Man v Machine: A vision for product traceability
11 May 2015
Advances in vision technology are offering new opportunities for manufacturers to improve the quality checking and traceability of alpha-numeric characters printed on packaging. Neil Sandhu, SICK UK’s applications specialist for imaging & measurement systems, discusses advances in Optical Character Recognition (OCR) and Optical Character Verification (OCV)
In the war of man v machine, the realm of code reading is turning into a hard-fought battleground as technology advances on the capabilities of the human brain. Highly-complex visual data can now be included in high-speed machine-readable formats, such as 1D barcodes, 2D datamatrix codes and QR codes. Meanwhile, humans still rely, on old-fashioned alphanumeric letters and numbers to understand and convey information.
However, the brain can ‘decode’ a wide variation in design and quality of lettering, using intuition about missing information to fill in gaps, and applying ‘common sense’ to verify the information.
True, barcodes, data matrix and QR codes are designed with redundancy in mind, so that a certain amount of damage can be tolerated in a production environment. The codes are still in the binary form i.e. no print or some print, whether that print is a line, dot or a square.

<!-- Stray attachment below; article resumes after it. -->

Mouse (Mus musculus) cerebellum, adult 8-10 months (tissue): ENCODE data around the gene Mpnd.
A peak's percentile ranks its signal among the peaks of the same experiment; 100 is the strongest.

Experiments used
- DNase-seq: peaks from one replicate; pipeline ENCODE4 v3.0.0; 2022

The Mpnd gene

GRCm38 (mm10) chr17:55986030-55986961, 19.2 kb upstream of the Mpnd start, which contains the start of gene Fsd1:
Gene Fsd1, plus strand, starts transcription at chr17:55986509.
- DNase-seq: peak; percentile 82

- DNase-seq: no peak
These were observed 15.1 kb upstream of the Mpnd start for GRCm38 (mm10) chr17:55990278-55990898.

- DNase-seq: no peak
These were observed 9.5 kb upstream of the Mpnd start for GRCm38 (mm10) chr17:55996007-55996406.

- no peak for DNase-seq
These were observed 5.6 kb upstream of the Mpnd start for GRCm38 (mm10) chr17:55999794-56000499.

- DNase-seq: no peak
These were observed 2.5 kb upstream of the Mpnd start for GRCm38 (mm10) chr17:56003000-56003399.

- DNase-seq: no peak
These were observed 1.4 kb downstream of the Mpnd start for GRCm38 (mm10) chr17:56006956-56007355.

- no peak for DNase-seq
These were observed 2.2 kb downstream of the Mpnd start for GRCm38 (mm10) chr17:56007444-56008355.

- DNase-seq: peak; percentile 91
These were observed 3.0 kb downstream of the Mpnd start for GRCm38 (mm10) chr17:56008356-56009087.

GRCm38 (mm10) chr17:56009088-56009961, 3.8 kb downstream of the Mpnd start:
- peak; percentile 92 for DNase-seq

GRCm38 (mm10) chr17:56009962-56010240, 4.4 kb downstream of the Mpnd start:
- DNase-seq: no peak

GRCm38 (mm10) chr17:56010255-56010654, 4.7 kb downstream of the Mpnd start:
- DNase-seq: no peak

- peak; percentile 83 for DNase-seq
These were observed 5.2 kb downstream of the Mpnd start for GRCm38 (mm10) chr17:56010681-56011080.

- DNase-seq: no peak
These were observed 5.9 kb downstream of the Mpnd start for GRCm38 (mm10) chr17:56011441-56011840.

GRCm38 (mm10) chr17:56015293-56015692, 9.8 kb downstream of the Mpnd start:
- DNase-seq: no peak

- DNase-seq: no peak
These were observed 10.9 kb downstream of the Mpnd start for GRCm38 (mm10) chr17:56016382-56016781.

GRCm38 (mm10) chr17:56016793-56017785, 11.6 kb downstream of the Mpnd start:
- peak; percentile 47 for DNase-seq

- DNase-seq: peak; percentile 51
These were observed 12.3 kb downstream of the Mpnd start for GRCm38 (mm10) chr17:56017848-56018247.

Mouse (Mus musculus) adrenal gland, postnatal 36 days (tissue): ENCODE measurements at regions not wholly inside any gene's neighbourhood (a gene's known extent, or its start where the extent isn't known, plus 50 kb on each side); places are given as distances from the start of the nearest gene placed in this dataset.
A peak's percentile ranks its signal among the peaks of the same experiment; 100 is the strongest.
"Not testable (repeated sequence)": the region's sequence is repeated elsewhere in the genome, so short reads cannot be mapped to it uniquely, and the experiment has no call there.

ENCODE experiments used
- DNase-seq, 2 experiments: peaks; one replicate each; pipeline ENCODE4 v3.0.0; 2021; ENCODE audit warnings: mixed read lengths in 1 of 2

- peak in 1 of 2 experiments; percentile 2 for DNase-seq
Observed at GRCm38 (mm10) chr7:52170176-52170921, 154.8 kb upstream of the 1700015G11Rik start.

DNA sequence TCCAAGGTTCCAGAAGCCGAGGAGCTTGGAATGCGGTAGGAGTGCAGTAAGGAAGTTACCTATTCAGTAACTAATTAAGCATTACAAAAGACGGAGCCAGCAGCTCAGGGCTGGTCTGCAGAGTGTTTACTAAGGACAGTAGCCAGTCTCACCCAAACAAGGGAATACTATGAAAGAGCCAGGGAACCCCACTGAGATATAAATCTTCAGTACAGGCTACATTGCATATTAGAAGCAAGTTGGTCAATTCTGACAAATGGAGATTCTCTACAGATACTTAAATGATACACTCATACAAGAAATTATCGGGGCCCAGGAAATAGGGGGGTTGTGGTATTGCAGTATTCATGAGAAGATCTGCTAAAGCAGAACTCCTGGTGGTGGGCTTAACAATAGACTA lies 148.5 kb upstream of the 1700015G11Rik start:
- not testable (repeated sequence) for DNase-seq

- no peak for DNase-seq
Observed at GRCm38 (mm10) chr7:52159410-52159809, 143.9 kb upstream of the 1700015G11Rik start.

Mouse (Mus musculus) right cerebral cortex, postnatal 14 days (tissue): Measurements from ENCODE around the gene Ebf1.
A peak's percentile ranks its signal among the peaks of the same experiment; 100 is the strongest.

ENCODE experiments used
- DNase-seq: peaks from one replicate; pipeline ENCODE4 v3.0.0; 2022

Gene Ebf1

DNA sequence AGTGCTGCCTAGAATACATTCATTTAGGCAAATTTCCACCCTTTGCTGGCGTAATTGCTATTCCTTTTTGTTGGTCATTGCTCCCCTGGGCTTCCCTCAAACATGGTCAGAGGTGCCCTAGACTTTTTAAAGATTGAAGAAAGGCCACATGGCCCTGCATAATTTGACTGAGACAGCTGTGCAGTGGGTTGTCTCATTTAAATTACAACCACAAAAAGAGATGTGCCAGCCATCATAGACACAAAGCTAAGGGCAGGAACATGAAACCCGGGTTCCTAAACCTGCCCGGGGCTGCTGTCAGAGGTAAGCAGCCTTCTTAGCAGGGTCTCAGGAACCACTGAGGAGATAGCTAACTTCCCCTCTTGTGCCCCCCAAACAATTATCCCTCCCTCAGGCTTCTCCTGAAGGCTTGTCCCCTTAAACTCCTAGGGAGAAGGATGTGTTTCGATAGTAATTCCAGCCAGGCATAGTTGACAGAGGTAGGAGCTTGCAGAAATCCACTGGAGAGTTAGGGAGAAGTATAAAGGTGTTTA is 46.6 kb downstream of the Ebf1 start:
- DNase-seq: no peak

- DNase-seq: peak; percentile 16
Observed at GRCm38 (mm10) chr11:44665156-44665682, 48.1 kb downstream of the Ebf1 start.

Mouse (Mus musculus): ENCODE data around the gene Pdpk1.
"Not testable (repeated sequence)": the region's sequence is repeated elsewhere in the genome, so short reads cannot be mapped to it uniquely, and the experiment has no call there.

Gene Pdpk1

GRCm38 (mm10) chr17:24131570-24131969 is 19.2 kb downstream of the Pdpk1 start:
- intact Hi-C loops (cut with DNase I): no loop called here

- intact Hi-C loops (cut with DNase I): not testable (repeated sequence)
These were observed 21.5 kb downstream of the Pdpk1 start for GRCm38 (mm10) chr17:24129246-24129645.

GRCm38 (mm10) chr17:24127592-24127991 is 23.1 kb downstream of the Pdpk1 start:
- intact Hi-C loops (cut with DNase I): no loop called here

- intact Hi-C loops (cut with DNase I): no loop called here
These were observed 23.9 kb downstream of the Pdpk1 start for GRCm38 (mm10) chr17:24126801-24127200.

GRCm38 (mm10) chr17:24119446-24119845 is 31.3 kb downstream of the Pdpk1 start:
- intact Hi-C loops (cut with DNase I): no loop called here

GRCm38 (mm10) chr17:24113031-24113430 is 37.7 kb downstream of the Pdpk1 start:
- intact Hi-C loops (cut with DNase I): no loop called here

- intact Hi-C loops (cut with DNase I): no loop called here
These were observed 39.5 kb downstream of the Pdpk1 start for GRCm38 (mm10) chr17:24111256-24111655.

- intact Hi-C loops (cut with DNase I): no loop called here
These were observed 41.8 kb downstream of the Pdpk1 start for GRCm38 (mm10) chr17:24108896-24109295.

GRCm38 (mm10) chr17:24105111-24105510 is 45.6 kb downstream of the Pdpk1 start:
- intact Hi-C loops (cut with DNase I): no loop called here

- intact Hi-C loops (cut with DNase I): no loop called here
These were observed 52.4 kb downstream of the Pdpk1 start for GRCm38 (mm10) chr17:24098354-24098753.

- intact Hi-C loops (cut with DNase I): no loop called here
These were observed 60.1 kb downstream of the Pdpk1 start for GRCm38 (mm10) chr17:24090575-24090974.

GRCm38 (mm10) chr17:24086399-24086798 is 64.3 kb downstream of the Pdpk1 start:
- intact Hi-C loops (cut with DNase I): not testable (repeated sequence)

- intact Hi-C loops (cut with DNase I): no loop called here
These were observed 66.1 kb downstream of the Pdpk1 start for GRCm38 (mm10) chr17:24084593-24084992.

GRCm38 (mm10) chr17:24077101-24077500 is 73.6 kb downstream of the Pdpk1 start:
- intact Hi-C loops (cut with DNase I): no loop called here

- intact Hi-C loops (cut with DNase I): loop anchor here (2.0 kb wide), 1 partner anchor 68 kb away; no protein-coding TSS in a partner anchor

Letters, numbers and symbols are a different story. Humans can recognise lettering shapes despite distortions; because we can also look at context and meaning e.g. ‘th0ught’ is recognisable. Automated systems need to use camera-based technologies to detect and inspect shapes and symbols by comparing them to a pre-determined shape or pattern.
Human readable on-pack data, such as batch, lot numbers, best before or expiry dates are critical for products such as food, pharmaceutical, medical devices and cosmetics. These numbers, letters, symbols and codes need to be verified, be of a readable quality and sometimes match the barcode to ensure the right data is associated with the right pack. If required, manufacturers, the supply chain and retailers must all be able to cross check the machine-read coding with the alphanumerics for read-quality and traceability.
Using machine vision-based technology promises new opportunities to read, verify, check the quality of, and match alphanumeric labelling information. It is one of the ways to save punitive fines and comply with the requirements of retailers and the law.
OCR and OCV systems
OCV systems and OCR systems have been available for some time to offer automated solutions. OCR systems work by comparing a library of taught models to what is printed. OCV is a direct comparison between what should be there and what is printed. The output from an OCR system is the alpha numeric string that has been read such as a use by date. The output from an OCV system is usually a pass or fail signal which is an indication of quality and legibility.
Historically, these technologies have had limitations. If you’ve watched a check-out assistant struggling to get the till scanner to read simple barcode lines from a wrinkly label on a pack, imagine how difficult it could be to scan distorted letters. I believe we are still far short of achieving the ideal of being able to deliver perfect alphanumeric print to identify a product, part or pack every time under high speed printing in industrial conditions or part marking by laser or engraving stamp, for example.